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Injection Molding: The Mystery of the Melt Temperature

Current methods for measuring melt temperature during injection molding are often inconsistent or expensive. The Melt Temperature Measurement System promises to deliver precise, repeatable results in a low-cost package.

Norbert Sparrow

November 30, 2020

Fill speed, pack pressure, cooling rate, and melt temperature are the four critical process variables of injection molding that control the quality and consistency of molded parts. The first three variables are relatively easy to duplicate when lots or colors are changed or machines are switched. Not so with melt temperature, which can remain a mystery that few processors have the time, knowledge, or equipment to solve, according to Rich Bleck, a 48-year veteran of the plastics industry. He has developed a proprietary system that precisely measures the melt or purge temperature during the injection molding process. His company, Procon Training & Consulting LLC, has partnered with Schmit Prototypes to manufacture and market the Melt Temperature Measurement System (MTMS).

The material is maintained in a molten state in the insulator cup during the measurement process.

Various methods are currently used to measure melt temperature, but all of them have drawbacks, says Bleck. “There is the standard purging of resin into a puddle and inserting a thermocouple probe, stirring the puddle, taking three shots, and calculating the average,” he explains. “This method has inconsistencies due to skinning of the polymer on the probe and human measurement errors. It also takes a significant amount of time, which fouls up a steady state process.”

Using infrared cameras to measure melt temperature can achieve good results but requires sophisticated equipment and adherence to a strict procedure. It also can be expensive and only measures the surface, adds Bleck.

“Other methods use an insulated cup to catch the purge and insert a thermocouple probe. This method has significant issues, such as the size of the thermocouple and the technique of the operator,” says Bleck. “It may require multiple shots if it is a small shot size. Therefore, rpm, back pressure, and residence time are not factored into the melt temperature. Moreover, all three of these methods are very difficult to use on small shot sizes,” says Bleck.

Precise melt temperature measurement made easy.

The MTMS method is based on an insulator cup that keeps the material in a molten state during the measurement process. It also precisely positions the thermocouple probe in the effective flow path. The process is shown in the embedded video. In addition to its low cost and ease of use, Bleck cites the following advantages compared with conventional technologies:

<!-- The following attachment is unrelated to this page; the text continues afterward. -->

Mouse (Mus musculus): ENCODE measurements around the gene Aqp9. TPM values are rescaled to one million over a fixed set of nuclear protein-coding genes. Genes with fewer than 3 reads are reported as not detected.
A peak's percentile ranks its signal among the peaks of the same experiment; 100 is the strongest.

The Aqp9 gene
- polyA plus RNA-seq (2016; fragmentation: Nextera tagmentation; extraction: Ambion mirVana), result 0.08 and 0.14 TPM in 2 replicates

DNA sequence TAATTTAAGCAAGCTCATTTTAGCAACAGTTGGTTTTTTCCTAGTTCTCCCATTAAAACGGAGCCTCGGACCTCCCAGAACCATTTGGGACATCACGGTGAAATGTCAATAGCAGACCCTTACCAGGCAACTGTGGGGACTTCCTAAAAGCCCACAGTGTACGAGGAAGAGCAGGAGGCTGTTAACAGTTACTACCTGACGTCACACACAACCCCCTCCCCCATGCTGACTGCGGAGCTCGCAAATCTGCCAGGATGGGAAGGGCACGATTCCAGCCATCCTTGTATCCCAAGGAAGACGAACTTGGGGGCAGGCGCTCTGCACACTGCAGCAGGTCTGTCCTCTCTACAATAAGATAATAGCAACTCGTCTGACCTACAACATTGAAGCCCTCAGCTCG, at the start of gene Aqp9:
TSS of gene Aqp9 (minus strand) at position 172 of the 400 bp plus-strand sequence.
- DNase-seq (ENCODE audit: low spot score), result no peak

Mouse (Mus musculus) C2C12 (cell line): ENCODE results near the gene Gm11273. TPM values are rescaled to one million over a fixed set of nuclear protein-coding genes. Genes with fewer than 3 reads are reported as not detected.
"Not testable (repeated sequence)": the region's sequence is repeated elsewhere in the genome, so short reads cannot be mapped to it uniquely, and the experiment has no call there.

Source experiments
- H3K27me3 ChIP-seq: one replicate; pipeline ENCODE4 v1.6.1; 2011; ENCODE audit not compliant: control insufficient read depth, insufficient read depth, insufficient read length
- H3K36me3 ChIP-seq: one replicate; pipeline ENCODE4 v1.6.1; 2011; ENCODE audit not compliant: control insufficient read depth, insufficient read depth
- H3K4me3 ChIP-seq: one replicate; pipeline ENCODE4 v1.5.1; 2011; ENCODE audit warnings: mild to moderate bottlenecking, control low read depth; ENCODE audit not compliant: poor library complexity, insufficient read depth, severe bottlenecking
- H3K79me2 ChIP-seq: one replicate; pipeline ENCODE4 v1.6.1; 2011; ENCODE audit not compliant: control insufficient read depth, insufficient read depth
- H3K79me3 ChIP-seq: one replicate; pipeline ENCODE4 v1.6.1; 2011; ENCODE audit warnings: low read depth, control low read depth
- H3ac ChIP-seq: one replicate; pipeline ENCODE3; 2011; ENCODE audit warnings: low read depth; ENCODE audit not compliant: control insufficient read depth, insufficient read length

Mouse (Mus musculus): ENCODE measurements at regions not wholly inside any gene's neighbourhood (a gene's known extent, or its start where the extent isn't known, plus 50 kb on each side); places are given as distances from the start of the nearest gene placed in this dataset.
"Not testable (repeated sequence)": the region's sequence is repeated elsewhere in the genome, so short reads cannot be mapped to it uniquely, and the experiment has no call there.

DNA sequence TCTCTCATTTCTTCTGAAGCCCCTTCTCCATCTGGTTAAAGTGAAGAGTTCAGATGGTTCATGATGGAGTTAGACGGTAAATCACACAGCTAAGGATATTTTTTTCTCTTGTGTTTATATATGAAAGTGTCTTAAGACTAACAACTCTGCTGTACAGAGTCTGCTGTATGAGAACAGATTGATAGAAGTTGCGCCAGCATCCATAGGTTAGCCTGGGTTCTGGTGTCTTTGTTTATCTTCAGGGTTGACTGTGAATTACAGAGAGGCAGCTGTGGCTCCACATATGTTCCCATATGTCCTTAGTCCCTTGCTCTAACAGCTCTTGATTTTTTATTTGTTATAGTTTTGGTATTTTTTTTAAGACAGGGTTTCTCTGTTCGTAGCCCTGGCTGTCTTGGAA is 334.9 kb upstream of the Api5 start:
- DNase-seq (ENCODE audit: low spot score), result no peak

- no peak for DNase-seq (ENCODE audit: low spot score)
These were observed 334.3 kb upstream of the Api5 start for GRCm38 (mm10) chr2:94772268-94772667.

• The ability to measure shot sizes under one ounce;

  • once the process has been stabilized, it takes only one shot to measure the melt temperature;

  • minimal downtime, generally under one minute;

  • excellent repeatability between operators.

The importance of complying with resin supplier recommendations for melt or process temperatures, which MTMS facilitates, cannot be overstated, according to Bleck. If the temperature is too high, the polymer will degrade; too low, and the part will be difficult to fill, pack out, and maintain a good appearance, explains Bleck. “Melt temperature influences the plastics viscosity or resistance to flow (thick or thin) and is critical in obtaining optimal part dimensional control. Consistent viscosity allows for repeatable filling of the mold with consistent cavity pressures. This correlates to less shrinkage variation and a tighter bell curve on normal production variations. Hence, molding with the same melt temperature generates higher quality parts from lot to lot and press to press,” says Bleck.

Don’t make the mistake of thinking the temperatures shown on the controller screens are actual, he cautions. “Those thermocouples are reading steel temperatures along the barrel, not melt temperatures.”

Bleck spent five years developing MTMS technology, which he describes as a “repeatable, safe, fast, accurate, and low-cost alternative to current methodologies.” It is now available to plastics processors. For more information, visit schmitprototypes.

About the Author(s)

Norbert Sparrow

Editor in chief of PlasticsToday since 2015, Norbert Sparrow has more than 30 years of editorial experience in business-to-business media. He studied journalism at the Centre Universitaire d'Etudes du Journalisme in Strasbourg, France, where he earned a master's degree.


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